Students are more focused than ever on personal and professional development, given the recent dramatic reduction in traditional opportunities such as work experience or volunteering.
Course design and delivery
The pace of change across higher education is accelerating. New programmes, new ways of learning, classroom technology and remote learning: it’s all coming faster and faster. Universities have a responsibility to promote critical thinking and encourage good citizenship. They must prepare learners for career changes and a labour market in constant flux. They have to support students through a lifetime of learning, not just an undergraduate degree. To build student fitness for change, a university needs to be adaptive, and to constantly assess its offerings.
Blended learning – a pedagogical approach combining face-to-face teaching with online course delivery – is gaining traction around the world thanks to its cost-effectiveness and flexibility, spurred on by the pandemic. However, the implementation of a successful blended learning programme is often complex, time-consuming and taxing on staff. This is particularly true for universities at the early stages of digital transformations, as they face a shortage of staff skills, connectivity issues and negative attitudes towards technology, among other challenges.
How can we move students from critically analysing a particular contemporary challenge – for example, urban inequality and unsustainability – to also imagining responses to it? In my new book, Creative Universities: Reimagining Education for Global Challenges and Alternative Futures, I show how introducing students to design thinking and methods, including scenarios, is one way to combine critique and creativity in university classrooms.
The challenge of cultivating student attention has never been more intense than it will be in the coming academic year. Faculty have been battling the distracting power of student devices in the classroom for a decade or two, and during the pandemic the integration of screens into education has intensified. Continuous engagement with our devices over the past 18 months will likely make it more challenging for students to pull their eyes away from their screens and focus on in-person classroom activities.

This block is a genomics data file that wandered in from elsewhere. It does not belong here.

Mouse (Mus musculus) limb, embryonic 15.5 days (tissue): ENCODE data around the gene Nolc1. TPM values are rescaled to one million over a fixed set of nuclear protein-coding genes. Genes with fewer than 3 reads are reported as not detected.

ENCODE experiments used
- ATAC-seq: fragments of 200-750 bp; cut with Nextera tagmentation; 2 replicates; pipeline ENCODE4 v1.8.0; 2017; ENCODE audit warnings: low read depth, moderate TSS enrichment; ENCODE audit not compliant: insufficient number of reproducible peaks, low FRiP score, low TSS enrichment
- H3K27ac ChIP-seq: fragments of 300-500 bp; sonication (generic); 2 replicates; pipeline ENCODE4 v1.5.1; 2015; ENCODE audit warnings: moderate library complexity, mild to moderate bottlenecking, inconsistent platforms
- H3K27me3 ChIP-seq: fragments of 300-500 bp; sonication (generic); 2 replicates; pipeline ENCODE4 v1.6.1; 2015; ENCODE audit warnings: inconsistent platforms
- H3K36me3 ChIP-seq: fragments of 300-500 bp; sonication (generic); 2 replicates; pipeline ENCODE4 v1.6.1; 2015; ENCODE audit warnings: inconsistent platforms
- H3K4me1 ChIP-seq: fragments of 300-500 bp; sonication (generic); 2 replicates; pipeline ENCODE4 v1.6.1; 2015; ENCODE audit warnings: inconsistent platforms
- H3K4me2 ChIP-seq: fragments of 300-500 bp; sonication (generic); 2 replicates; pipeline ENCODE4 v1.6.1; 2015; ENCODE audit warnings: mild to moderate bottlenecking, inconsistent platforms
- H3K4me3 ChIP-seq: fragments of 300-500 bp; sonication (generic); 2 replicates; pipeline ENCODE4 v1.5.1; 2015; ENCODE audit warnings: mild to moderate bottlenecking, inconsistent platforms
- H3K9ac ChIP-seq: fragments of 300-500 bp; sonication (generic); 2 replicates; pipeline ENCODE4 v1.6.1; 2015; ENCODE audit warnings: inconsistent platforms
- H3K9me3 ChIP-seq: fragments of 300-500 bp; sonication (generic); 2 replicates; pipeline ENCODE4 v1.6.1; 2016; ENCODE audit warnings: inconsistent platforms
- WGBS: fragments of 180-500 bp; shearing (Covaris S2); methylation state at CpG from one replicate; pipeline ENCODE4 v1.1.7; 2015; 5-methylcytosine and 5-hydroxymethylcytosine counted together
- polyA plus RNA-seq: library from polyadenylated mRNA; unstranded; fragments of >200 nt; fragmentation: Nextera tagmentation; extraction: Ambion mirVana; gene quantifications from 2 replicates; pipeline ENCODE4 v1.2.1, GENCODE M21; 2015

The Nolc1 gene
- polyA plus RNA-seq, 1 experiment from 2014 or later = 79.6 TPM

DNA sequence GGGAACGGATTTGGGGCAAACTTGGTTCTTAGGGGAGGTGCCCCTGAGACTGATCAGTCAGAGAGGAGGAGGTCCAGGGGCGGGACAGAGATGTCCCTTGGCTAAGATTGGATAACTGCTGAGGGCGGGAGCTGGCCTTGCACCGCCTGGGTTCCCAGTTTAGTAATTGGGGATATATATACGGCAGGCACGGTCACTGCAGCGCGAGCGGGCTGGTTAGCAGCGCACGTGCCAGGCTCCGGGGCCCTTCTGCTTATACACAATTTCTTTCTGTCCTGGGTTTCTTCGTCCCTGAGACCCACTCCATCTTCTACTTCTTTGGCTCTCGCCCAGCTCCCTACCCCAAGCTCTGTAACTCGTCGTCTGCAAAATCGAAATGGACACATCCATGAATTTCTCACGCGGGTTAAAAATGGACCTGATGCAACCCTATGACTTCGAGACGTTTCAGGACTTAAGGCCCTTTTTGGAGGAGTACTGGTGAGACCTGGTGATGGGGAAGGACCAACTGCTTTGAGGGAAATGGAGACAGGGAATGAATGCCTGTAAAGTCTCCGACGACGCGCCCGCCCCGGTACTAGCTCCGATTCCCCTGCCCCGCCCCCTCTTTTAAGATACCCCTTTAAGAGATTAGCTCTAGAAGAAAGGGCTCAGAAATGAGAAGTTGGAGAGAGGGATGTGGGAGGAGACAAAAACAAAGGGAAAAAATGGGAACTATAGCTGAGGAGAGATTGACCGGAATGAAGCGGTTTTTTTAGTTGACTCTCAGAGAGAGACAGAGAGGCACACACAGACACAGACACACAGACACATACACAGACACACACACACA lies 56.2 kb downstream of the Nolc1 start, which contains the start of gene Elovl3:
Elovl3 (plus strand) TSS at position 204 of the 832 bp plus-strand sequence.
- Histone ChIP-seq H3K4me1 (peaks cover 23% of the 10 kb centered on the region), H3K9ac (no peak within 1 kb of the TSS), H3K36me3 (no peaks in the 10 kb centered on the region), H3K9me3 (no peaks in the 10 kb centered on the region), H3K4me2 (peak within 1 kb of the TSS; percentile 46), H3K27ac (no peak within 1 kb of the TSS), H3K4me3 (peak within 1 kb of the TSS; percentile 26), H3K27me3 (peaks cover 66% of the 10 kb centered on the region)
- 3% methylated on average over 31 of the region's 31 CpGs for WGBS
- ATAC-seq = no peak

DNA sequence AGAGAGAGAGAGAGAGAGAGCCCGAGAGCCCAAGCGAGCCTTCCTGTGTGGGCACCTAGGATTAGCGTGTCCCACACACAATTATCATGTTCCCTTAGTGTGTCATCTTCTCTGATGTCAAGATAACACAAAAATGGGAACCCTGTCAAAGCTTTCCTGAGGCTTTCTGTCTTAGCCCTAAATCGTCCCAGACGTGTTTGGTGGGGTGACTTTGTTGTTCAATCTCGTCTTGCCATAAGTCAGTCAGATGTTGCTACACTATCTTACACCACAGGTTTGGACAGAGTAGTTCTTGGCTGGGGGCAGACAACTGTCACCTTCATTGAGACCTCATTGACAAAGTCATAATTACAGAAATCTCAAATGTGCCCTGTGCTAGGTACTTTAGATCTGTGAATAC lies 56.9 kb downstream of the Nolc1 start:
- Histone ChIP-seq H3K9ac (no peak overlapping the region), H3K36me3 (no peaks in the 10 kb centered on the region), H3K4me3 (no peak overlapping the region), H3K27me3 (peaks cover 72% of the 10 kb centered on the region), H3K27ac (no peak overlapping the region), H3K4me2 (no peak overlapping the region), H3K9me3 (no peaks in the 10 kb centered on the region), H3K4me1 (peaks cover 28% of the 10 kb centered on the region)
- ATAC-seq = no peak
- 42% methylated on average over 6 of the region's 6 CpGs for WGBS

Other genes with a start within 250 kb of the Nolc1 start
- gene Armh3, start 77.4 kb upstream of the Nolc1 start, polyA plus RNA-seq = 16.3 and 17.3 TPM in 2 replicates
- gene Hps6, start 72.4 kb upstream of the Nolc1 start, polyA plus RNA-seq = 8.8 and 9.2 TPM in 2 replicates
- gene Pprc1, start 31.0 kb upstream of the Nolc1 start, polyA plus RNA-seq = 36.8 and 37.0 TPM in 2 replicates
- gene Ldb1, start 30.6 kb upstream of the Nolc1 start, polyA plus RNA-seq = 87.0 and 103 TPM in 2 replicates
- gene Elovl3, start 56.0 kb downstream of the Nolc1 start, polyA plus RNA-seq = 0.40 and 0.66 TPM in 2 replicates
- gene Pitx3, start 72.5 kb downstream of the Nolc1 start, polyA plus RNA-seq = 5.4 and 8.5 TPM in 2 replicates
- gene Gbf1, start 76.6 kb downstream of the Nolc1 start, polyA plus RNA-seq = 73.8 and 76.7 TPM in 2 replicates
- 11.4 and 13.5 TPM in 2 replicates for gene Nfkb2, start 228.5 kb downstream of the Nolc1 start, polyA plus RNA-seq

Many challenges associated with ensuring student engagement and minimising attrition when teaching online are well established in the context of postgraduate education, where remote study has long been a key component. Educational podcasts have been used successfully to address these challenges and improve postgrad student online learning experiences.
Now that many universities plan to continue hybrid and online teaching for their undergraduates, lessons can be learned from what has worked for postgrads, including examining why and how to effectively use podcasts for teaching.
Social media is often seen as either the sole domain of youth or a hive of fake news. Neither gives the full story. Academics have been using social media for research and scholarship since the first tweet was tweeted. And although social media has been weaponised to influence elections and public opinion, it also serves as free-to-use, free-flowing and far-reaching academic discussion while encouraging creativity that can spark learning and inquiry.
What do we mean by innovation? In one of many definitions “innovation is the multi-stage process whereby organisations transform ideas into new or improved products, services or processes, in order to advance, compete and differentiate themselves successfully in their marketplace”.
With university graduates entering increasingly globalised workplaces, the need to foster their intercultural and global citizenship skills is ever more pressing. To help meet this need, the University of Edinburgh developed the Network for Intercultural Competence to facilitate Entrepreneurship (Nice) in collaboration with seven other European universities.
Assignment feedback is key to helping students improve and correct their understanding so they can build upon solid foundations of knowledge as their course progresses.
Yet, traditionally only about 30 per cent of students review their assignment feedback in my experience of teaching. This feedback consists of answers to quizzes and/or comments on how to improve the quality of their writing.
Having experimented with different forms of feedback – written remarks, reports, pre-recorded video discussions – I’ve found the engagement level remains at around 30 per cent.